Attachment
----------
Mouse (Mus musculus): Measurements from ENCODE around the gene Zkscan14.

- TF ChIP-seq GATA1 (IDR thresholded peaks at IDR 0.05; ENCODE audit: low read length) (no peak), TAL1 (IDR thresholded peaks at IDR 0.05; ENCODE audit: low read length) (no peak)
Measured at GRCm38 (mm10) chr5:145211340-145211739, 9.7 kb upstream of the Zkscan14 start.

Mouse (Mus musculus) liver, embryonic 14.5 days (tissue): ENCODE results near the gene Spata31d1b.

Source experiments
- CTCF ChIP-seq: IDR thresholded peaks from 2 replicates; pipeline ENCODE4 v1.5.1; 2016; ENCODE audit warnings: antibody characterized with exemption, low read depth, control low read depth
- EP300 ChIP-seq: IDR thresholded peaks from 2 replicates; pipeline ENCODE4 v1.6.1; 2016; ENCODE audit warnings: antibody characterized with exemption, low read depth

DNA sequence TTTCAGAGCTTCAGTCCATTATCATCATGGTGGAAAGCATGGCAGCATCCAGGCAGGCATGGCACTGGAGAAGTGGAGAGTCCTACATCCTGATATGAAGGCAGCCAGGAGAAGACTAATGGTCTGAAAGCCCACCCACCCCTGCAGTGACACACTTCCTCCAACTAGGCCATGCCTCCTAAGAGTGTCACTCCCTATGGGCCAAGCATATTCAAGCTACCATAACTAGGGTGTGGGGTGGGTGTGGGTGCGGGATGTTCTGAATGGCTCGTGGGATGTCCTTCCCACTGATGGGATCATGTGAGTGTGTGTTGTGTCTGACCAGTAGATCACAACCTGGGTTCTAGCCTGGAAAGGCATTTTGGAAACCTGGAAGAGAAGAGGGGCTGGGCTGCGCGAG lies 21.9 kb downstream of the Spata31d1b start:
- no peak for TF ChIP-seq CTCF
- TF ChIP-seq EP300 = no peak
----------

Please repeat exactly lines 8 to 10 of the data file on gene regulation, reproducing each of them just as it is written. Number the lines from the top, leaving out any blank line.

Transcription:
DNA sequence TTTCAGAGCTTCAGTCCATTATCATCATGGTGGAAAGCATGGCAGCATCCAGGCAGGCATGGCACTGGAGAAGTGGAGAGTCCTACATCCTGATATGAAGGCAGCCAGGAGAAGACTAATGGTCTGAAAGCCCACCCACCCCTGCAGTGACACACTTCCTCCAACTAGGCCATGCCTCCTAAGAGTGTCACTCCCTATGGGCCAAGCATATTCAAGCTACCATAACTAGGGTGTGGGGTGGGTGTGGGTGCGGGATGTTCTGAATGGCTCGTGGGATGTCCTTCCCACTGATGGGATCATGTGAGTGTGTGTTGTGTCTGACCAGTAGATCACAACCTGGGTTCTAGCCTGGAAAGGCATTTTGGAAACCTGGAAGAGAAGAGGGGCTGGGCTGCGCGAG lies 21.9 kb downstream of the Spata31d1b start:
- no peak for TF ChIP-seq CTCF
- TF ChIP-seq EP300 = no peak